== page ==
Sound Recording Labor Agreement

When this edition was printed, AFM`s bargaining team, made up of musicians and our union management, had entered into a new Sound Recording Labor Agreement (SRLA) with major record labels like Hollywood (Disney), Sony, Universal and Warner. The three-year provisional contract is a great asset for musicians who record under the SRLA, which set minimum wage scales and working conditions for audio recordings, both studio sessions and live concerts. Once ratified, musicians will receive improved pension and health contributions during each contract year, as well as 3% salary increases. The basis on which record companies make payments to the SRSPF is described in the collective agreement, known as the Sound Recording Labour Agreement (“SRLA”), and in the Sound Recording Special Payments Fund Agreement (“SRSPF Agreement” which is attached to the SRLA). You`re not alone in the recording studio. The AFM works to protect your wages and subsequent compensation through the Sound Recording Employment Contract, which sets minimum wage scales and working conditions for musicians (including music preparation members) who provide services for the various types of audio recordings offered for sale in the commercial market. It is particularly important to ensure that there is an undersigned employer before performing any work and that the completed AFM B-4 report forms, covering musicians` participation in recording sessions, are submitted to the AFM location under whose jurisdiction the meetings take place. This will allow musicians to continue to contribute to the proceeds of the Sound Recording Special Payments Fund and allow musicians to receive “new use” payments when their product is used in another medium (e.g.B. Use of a sound recording in a movie, TV movie, commercial ad, etc.). The Sound Recording Special Payments Fund (originally known as the Phonograph Record Manufacturers` Special Payments Fund) was established in 1964 by the American Federation of Musicians (AFM) and record labels that employ musicians represented by the AFM, under a collective agreement then known as the Phonograph Record Labor Agreement (predecessor of the current Sound Recording Labour Agreement). Over the years, the basic structure and operation of the SRSPF has remained relatively unchanged due to the evolution of technology, so the recording industry, which has introduced new music products, has grown. Ongoing collective bargaining has allowed the SRSPF to receive new revenue from the use of the new products and to increase distribution payments to musicians. In the early years, industry sales were based on the sale of LPs and cassettes replaced by CDs.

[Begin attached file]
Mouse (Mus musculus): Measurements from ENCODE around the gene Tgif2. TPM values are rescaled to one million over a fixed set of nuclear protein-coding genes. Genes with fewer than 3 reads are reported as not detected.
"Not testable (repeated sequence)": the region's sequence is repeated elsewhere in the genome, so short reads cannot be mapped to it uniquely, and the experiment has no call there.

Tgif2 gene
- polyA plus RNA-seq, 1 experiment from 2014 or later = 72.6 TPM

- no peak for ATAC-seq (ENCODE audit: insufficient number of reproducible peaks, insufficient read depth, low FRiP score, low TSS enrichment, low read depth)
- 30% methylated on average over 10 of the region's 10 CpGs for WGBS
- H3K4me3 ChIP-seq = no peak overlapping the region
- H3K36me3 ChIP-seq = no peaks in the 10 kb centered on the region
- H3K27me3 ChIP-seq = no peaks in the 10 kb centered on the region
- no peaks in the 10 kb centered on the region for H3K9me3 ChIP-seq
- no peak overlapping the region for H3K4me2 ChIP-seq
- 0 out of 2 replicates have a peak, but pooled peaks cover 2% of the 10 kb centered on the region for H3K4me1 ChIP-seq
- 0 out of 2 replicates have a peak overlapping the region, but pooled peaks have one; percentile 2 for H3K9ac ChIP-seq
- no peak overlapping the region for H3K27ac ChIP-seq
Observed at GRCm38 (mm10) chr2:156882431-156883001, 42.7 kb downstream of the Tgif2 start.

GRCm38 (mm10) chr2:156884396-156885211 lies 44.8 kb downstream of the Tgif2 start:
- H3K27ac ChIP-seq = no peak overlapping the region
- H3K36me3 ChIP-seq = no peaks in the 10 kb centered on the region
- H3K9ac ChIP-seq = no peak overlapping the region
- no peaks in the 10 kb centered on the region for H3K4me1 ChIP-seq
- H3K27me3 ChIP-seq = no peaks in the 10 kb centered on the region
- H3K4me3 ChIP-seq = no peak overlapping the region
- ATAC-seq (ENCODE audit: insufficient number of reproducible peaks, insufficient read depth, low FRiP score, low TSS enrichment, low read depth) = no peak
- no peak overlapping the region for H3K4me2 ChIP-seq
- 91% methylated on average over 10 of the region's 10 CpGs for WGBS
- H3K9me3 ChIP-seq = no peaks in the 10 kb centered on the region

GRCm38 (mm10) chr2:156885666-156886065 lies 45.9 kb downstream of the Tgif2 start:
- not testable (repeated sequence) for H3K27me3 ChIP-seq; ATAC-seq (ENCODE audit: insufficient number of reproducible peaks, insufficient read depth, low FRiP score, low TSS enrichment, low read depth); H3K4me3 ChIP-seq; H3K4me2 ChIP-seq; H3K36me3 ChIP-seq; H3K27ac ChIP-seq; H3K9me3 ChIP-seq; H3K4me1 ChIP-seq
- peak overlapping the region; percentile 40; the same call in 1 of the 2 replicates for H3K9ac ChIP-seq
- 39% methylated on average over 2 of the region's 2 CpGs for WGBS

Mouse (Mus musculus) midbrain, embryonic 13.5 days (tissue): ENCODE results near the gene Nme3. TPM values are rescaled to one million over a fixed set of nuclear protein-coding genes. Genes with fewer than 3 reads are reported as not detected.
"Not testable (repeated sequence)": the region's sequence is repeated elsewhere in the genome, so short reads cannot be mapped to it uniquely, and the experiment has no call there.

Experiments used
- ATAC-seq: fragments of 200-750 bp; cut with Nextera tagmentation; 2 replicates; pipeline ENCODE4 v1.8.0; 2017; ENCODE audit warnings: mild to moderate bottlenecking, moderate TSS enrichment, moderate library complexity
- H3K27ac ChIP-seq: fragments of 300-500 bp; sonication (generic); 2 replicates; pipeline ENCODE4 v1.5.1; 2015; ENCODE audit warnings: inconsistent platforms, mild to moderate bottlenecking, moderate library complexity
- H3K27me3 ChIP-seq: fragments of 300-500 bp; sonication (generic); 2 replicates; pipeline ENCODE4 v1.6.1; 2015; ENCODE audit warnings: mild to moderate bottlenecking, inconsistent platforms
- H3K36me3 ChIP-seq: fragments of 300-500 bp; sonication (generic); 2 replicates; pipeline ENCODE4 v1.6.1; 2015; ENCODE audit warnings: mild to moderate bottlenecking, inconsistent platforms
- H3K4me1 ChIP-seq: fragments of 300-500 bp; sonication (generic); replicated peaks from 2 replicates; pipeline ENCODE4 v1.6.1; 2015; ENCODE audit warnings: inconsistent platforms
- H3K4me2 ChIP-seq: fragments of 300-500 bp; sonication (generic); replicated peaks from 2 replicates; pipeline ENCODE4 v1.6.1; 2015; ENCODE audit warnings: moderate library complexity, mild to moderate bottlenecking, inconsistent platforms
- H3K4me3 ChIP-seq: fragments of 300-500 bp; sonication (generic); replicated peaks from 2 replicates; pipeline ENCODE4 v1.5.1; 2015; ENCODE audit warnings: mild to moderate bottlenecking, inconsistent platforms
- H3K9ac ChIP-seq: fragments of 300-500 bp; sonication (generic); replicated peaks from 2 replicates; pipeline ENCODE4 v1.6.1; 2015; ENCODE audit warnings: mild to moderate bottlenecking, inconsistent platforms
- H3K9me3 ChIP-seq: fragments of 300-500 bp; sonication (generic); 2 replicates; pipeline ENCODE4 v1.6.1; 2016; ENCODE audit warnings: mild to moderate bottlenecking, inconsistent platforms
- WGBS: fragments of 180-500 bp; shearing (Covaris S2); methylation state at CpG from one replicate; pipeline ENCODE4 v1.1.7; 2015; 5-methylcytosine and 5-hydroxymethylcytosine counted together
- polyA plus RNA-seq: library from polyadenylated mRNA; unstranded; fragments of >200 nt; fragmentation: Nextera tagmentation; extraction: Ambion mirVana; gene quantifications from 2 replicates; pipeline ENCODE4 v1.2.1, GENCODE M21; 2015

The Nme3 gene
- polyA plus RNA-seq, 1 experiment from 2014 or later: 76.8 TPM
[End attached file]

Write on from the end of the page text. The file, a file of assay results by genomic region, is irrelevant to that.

Payments to musicians. In the Phonograph Record Labor Agreement, which began in 1964, the parties justified the record companies` commitment to contribute a percentage of their revenues from record sales to a fund for distribution to musicians. . . .

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